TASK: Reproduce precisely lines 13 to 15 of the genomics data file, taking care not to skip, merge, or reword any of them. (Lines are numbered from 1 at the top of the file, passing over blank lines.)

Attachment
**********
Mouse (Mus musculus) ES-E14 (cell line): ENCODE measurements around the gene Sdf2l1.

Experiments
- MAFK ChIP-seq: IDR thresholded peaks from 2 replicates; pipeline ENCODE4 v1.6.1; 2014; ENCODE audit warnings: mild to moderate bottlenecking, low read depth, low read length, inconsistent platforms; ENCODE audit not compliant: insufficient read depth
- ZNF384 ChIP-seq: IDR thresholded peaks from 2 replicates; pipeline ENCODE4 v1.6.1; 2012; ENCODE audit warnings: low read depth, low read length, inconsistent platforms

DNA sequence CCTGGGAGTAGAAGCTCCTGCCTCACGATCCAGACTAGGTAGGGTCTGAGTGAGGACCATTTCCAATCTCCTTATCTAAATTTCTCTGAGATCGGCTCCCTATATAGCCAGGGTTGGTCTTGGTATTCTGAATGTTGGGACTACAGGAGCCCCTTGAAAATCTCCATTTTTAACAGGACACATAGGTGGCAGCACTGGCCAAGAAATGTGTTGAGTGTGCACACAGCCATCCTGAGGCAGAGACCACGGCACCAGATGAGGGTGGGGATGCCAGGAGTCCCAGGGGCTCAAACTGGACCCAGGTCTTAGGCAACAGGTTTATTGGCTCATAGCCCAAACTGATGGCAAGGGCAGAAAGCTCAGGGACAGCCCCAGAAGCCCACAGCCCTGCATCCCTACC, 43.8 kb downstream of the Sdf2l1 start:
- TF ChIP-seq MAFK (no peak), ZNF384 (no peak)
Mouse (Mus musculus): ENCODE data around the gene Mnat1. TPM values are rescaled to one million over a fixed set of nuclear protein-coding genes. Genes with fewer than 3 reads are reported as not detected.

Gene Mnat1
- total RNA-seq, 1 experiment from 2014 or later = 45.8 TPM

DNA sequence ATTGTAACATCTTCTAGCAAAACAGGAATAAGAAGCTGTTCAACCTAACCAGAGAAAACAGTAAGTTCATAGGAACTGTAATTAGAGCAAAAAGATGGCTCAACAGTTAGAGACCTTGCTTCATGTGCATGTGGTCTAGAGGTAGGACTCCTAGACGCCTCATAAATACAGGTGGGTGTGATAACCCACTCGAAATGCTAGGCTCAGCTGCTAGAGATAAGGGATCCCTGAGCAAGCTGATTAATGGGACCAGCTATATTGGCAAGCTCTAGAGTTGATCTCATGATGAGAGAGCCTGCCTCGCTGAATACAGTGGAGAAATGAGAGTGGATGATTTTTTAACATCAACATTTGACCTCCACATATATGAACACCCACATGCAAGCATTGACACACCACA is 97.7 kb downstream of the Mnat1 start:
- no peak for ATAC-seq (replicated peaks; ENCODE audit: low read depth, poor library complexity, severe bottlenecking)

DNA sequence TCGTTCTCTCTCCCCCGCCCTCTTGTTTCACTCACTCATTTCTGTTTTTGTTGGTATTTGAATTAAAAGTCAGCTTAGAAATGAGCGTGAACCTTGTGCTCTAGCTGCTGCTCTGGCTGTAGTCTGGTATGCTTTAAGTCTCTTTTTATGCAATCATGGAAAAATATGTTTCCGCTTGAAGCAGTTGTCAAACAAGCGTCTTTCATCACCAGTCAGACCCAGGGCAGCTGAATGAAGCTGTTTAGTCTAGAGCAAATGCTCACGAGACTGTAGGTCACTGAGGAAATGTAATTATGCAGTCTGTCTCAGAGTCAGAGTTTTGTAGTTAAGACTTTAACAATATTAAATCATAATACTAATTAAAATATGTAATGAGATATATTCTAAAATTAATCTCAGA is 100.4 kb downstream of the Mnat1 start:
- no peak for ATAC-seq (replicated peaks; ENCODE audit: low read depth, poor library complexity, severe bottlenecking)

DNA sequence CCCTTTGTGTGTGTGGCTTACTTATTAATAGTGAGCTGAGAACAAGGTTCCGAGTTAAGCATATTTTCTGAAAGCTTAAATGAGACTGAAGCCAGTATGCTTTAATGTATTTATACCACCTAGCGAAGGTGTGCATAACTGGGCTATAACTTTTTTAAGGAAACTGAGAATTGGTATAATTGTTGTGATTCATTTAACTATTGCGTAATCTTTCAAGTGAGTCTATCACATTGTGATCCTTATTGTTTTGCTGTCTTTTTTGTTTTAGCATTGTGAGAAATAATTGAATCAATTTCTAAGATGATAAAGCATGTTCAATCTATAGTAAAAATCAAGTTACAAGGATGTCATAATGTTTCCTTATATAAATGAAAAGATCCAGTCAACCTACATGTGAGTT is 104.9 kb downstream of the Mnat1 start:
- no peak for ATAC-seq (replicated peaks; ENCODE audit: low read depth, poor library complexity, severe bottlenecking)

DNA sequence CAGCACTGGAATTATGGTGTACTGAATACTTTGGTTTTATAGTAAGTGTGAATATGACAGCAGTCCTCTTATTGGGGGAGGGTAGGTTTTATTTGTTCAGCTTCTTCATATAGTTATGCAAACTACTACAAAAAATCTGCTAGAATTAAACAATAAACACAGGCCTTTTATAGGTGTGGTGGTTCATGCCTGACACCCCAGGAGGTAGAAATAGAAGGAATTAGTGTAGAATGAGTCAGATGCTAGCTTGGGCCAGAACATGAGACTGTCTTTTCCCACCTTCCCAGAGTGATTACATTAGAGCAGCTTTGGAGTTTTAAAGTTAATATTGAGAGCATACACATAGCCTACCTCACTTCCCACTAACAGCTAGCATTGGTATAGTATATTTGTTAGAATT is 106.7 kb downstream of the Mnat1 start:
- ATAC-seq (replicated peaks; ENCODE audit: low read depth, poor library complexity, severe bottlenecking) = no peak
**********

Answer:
- no peak for ATAC-seq (replicated peaks; ENCODE audit: low read depth, poor library complexity, severe bottlenecking)

DNA sequence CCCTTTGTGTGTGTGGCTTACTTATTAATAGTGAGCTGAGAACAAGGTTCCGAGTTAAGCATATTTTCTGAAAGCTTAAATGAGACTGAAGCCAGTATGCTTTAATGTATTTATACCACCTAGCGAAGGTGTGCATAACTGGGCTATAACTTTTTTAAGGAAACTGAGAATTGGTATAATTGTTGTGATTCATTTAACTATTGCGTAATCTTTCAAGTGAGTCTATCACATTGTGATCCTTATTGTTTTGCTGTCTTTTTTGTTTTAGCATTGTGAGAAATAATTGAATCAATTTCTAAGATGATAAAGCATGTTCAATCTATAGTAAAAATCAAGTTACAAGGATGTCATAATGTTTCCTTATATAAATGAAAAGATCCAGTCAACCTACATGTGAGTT is 104.9 kb downstream of the Mnat1 start:
- no peak for ATAC-seq (replicated peaks; ENCODE audit: low read depth, poor library complexity, severe bottlenecking)